Special Issue: Genocide Education for the 21st Century
The Armenian Weekly, April 2023
Thinking about the past has always been a passion of mine, and family history is important to certain members of every family. I never fully understood this until I had the great fortune of joining the Halvajian/Ashukian family in the fall of 1993. As an aspiring teacher, I listened to the stories about the Armenian Genocide from my new family members and grew to recognize the impact it had on a generation of Armenians—a generation that deals with the horrific knowledge that lives would never be fully realized or recognized and that families would be forever ruptured with relatives who never came home. Generations of Armenians would not have the opportunity to contribute to this world and leave their legacy. The unimaginable events of World War I are increasingly and globally confirmed as a genocide by more and more countires and leaders every year; President Biden recognized the Armenian Genocide on April 24, 2021. As a young man, listening to these stories during family dinners, and every November on a larger scale at Sts. Vartanantz Armenian Apostolic Church bazaar in Providence, RI, had a tremendous impact on me.
In the early 2000s, I attended a conference on the Holocaust at the University of Rhode Island, which led to an awe-inspiring trip to the United States Holocaust Memorial Museum in Washington, DC. That led to another conference on the Armenian Genocide at Rhode Island College. Initial interest can ignite imagination. Wonder can lead to action. These two specific encounters led to the creation of a history class titled Genocides of the Twentieth Century, which has been in existence since 2006 at East Greenwich High School (EGHS) in RI. Having the right people around you makes all the difference in the world when you are trying to build something from scratch. Esther Kalajian and Pauline Getzoyan, along with Tim McPartlin (department head of East Greenwich High School) and Mike Levine (former principal of East Greenwich High School) were just the people needed to help move this course out of the development phase and into the program of studies at EGHS.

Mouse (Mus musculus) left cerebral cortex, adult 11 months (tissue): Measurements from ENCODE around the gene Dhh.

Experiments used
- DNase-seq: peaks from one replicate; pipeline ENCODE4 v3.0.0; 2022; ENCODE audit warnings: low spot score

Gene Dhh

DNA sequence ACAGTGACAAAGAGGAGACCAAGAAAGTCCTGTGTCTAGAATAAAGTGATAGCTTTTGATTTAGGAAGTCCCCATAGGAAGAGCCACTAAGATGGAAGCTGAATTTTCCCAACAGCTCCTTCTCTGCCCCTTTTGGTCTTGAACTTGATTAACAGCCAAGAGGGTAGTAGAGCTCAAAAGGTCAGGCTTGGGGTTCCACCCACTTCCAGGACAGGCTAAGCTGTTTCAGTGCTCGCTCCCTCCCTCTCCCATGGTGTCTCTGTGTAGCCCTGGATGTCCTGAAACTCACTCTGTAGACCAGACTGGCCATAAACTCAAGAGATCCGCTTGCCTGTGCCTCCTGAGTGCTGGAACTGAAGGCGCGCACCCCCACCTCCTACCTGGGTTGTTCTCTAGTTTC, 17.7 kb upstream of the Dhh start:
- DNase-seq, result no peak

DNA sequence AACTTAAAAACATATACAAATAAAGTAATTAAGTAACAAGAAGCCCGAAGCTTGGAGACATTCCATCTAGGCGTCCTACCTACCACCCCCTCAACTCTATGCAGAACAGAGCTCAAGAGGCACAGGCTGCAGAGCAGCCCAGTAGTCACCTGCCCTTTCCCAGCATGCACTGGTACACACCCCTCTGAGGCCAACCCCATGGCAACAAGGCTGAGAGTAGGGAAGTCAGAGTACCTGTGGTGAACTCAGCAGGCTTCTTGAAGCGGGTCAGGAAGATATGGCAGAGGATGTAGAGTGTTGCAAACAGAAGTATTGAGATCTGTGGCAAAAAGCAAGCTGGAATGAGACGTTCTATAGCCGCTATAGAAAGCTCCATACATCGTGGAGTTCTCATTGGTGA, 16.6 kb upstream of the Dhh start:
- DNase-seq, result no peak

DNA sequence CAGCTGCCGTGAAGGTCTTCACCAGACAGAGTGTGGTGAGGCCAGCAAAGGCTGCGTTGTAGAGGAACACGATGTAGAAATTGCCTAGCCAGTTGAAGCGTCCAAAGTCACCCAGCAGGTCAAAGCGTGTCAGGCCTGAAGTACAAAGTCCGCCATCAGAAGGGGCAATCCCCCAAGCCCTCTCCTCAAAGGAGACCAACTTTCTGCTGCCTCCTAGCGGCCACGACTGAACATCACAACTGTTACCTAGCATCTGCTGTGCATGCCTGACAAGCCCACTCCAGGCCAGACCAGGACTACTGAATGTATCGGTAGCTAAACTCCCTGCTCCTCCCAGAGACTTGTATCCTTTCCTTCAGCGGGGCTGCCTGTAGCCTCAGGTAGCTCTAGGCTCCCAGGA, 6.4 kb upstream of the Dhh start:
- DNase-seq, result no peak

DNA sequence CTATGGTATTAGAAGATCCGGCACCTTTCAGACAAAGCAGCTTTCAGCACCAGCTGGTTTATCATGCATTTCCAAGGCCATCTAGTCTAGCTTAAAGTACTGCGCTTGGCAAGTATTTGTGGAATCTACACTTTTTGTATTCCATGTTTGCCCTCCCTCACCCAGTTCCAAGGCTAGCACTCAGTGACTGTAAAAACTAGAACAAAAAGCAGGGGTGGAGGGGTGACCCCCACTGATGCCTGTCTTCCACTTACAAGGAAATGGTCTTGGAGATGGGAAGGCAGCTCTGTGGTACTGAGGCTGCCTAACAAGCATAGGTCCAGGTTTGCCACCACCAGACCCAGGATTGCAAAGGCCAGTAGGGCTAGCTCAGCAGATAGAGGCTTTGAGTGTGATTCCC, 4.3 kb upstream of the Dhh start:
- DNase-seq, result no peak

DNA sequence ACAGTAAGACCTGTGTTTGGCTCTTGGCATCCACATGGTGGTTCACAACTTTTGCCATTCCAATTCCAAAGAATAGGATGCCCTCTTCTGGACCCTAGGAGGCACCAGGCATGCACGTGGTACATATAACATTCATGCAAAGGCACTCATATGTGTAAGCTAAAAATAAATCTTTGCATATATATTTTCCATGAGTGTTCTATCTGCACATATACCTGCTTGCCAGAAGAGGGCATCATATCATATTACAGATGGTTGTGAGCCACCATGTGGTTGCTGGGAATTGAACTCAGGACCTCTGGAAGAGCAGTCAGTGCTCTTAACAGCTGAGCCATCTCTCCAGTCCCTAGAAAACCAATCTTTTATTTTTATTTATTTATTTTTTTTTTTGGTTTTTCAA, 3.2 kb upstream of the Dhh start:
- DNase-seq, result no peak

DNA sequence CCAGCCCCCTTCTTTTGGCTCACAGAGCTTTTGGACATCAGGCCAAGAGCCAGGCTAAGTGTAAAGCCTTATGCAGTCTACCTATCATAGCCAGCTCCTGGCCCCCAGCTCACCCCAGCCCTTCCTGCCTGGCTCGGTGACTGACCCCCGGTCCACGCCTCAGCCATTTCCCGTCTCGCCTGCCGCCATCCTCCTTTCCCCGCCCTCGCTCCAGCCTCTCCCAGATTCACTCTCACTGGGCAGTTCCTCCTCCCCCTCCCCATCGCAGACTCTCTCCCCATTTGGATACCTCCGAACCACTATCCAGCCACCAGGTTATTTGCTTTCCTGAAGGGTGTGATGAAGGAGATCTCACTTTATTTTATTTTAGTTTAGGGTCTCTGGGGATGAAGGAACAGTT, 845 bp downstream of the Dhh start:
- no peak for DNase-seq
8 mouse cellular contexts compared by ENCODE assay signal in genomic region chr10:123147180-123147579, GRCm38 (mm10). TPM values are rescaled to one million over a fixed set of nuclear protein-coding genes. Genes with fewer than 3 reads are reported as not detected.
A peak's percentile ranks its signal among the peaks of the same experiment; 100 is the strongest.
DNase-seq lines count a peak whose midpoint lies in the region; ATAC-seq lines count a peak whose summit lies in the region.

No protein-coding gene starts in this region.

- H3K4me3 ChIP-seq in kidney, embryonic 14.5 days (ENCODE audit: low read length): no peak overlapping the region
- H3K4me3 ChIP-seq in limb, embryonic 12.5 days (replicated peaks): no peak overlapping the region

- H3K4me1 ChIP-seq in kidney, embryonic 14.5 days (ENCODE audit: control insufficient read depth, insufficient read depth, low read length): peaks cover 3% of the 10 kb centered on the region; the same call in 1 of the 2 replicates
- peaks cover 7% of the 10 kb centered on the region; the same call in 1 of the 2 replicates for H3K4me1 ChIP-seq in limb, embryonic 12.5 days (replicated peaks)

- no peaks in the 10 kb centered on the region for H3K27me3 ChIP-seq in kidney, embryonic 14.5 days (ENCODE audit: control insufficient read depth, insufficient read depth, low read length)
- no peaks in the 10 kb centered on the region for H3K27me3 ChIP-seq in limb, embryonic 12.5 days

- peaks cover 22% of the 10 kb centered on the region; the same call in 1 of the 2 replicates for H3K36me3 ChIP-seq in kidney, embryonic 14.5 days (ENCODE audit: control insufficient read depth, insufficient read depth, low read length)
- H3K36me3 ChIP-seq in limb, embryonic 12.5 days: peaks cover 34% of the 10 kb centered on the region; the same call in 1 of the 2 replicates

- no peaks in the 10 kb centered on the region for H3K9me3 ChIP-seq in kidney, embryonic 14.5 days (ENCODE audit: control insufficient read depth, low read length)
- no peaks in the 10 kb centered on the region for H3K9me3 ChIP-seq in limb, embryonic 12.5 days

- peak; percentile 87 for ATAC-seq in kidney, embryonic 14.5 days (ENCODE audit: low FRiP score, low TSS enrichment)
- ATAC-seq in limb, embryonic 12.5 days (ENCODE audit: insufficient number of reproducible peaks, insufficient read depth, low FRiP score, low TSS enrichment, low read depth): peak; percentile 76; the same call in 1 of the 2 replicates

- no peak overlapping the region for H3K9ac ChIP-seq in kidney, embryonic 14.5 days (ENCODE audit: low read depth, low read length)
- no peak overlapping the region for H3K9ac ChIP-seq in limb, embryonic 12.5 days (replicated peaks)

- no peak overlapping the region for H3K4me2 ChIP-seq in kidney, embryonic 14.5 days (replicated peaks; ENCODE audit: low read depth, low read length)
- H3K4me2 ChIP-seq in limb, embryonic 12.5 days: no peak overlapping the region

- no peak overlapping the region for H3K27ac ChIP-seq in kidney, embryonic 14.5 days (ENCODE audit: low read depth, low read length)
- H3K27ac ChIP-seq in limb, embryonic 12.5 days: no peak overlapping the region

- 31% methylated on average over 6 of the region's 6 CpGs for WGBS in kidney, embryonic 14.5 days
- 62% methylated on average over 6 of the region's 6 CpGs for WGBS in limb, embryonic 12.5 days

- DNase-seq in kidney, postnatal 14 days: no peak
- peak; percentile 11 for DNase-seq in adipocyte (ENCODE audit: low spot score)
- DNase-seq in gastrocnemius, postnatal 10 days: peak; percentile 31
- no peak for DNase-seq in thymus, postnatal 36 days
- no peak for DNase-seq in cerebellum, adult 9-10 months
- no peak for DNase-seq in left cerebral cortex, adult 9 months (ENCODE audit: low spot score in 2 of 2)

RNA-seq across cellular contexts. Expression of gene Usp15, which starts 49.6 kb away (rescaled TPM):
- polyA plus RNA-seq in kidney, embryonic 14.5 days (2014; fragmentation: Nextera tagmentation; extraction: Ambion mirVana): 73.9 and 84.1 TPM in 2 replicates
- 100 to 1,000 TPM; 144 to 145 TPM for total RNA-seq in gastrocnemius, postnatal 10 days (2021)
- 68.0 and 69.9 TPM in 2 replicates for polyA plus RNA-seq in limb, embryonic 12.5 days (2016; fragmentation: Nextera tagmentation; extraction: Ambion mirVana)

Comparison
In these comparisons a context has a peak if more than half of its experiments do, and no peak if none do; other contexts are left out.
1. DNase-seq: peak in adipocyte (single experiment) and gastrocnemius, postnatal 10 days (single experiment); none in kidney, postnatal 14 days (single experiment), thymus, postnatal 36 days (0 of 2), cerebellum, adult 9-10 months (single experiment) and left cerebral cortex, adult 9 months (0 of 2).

Since 2006, we have offered two to four classes per year. The classes are often at capacity, and students have visited me to ask to be put on a waiting list to gain admission to a section. The course has become one of the most popular electives in the social studies department, if not in the entire school. Due to the content, the class is restricted to juniors and seniors, which makes its popularity even more impressive. The class is offered at the college preparatory level, making it available to all upperclassmen–with no prerequisite–further expanding its accessibility. It is a class that has evolved over time and will continue to do so as world affairs dictate discussions and curriculum. East Greenwich High School is also in compliance with RI state law that requires exposure to and instruction in the Holocaust and genocides by the time students graduate from high school.
The course uses primary source documents, films, websites, novels and field trips, among other materials to provide students with a well-rounded experience culminating in a unique final presentation at the end of each semester. It is designed to engage students on a variety of levels that challenge them to dive into important philosophical discussions. Man versus man; good versus evil; why is there suffering in the world; what role does religion play; what causes human brutality; and what are the forces that shape the worst in us are just a few of the many essential questions students are asked to answer throughout the semester. While the class covers the history of events, it’s also philosophical in nature, leaving open the chance to engage in rich class discussions that broaden the minds of young adults and encourage spirited, lively conversation during instruction. The two main anchors of the course are the the Armenian Genocide and the Holocaust. Students have familiarity with World War I and World War II by the time they are eligible for the class, and this makes teaching these events even more important. While virtually every student has had some exposure to the Holocaust, almost no students recall or know about the Armenian Genocide. In some cases, students are shocked to learn that the Armenian Genocide is WWI’s greatest atrocity, and yet, it is rarely taught or discussed. What may be more egregious is how world affairs and the geopolitical debate can dictate the official response of the United States when it pertains to what happened to the Armenians over 100 years ago. Students learn about the parallels between the Armenian Genocide and the Holocaust and draw their own conclusions based upon the evidence.